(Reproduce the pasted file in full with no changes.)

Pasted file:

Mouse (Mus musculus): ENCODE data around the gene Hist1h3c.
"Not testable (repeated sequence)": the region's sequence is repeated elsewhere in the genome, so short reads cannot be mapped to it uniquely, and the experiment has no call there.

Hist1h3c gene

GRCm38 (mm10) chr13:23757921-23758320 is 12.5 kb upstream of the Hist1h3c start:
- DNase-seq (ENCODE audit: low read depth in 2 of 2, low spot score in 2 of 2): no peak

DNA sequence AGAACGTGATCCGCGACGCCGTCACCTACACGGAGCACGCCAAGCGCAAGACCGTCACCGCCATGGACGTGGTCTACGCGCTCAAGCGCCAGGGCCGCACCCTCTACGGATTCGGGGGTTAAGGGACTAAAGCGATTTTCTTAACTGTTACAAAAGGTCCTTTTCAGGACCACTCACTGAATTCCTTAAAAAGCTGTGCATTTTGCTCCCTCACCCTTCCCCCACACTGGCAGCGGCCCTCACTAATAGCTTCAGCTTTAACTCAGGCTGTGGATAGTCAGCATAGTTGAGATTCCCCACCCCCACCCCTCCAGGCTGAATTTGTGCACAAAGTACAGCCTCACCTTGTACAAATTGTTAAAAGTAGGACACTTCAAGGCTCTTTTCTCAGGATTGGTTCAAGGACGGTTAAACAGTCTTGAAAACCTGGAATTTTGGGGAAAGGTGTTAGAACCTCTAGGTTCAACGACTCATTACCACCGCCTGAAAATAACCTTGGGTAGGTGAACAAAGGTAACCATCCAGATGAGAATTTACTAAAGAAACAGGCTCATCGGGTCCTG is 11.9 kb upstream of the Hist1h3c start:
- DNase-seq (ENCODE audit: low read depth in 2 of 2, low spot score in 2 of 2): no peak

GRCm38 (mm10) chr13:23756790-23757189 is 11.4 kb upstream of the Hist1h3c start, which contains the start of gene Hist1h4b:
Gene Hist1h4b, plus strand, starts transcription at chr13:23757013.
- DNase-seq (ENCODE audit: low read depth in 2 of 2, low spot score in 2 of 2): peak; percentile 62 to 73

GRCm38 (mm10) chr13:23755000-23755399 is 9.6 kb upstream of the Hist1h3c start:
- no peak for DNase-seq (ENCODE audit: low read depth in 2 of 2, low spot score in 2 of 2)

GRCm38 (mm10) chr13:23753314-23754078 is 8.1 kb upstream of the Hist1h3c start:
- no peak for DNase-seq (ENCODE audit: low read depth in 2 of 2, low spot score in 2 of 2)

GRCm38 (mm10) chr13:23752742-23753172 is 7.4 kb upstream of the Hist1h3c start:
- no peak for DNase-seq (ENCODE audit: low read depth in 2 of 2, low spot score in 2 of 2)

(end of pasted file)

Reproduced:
Mouse (Mus musculus): ENCODE data around the gene Hist1h3c.
"Not testable (repeated sequence)": the region's sequence is repeated elsewhere in the genome, so short reads cannot be mapped to it uniquely, and the experiment has no call there.

Hist1h3c gene

GRCm38 (mm10) chr13:23757921-23758320 is 12.5 kb upstream of the Hist1h3c start:
- DNase-seq (ENCODE audit: low read depth in 2 of 2, low spot score in 2 of 2): no peak

DNA sequence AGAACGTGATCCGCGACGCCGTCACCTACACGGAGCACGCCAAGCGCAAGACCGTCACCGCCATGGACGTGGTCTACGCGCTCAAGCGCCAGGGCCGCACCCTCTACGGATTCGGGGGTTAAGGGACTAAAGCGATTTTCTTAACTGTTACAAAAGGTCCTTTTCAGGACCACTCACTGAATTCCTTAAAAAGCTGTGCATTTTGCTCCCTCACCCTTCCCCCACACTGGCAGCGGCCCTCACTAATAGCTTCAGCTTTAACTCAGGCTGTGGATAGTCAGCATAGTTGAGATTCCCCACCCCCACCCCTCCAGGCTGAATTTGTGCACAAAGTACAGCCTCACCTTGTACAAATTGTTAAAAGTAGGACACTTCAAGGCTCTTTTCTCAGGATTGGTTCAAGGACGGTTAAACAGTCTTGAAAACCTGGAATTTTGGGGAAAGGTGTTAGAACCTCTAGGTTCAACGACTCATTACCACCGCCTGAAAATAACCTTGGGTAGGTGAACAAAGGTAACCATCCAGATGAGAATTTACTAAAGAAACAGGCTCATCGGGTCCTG is 11.9 kb upstream of the Hist1h3c start:
- DNase-seq (ENCODE audit: low read depth in 2 of 2, low spot score in 2 of 2): no peak

GRCm38 (mm10) chr13:23756790-23757189 is 11.4 kb upstream of the Hist1h3c start, which contains the start of gene Hist1h4b:
Gene Hist1h4b, plus strand, starts transcription at chr13:23757013.
- DNase-seq (ENCODE audit: low read depth in 2 of 2, low spot score in 2 of 2): peak; percentile 62 to 73

GRCm38 (mm10) chr13:23755000-23755399 is 9.6 kb upstream of the Hist1h3c start:
- no peak for DNase-seq (ENCODE audit: low read depth in 2 of 2, low spot score in 2 of 2)

GRCm38 (mm10) chr13:23753314-23754078 is 8.1 kb upstream of the Hist1h3c start:
- no peak for DNase-seq (ENCODE audit: low read depth in 2 of 2, low spot score in 2 of 2)

GRCm38 (mm10) chr13:23752742-23753172 is 7.4 kb upstream of the Hist1h3c start:
- no peak for DNase-seq (ENCODE audit: low read depth in 2 of 2, low spot score in 2 of 2)